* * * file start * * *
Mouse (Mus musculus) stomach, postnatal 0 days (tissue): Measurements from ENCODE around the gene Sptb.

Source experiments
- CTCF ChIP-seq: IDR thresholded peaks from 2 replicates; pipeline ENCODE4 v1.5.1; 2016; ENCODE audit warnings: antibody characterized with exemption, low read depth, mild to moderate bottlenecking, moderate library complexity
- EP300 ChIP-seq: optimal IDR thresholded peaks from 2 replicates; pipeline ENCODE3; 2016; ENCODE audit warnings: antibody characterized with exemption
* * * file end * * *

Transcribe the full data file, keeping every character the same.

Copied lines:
Mouse (Mus musculus) stomach, postnatal 0 days (tissue): Measurements from ENCODE around the gene Sptb.

Source experiments
- CTCF ChIP-seq: IDR thresholded peaks from 2 replicates; pipeline ENCODE4 v1.5.1; 2016; ENCODE audit warnings: antibody characterized with exemption, low read depth, mild to moderate bottlenecking, moderate library complexity
- EP300 ChIP-seq: optimal IDR thresholded peaks from 2 replicates; pipeline ENCODE3; 2016; ENCODE audit warnings: antibody characterized with exemption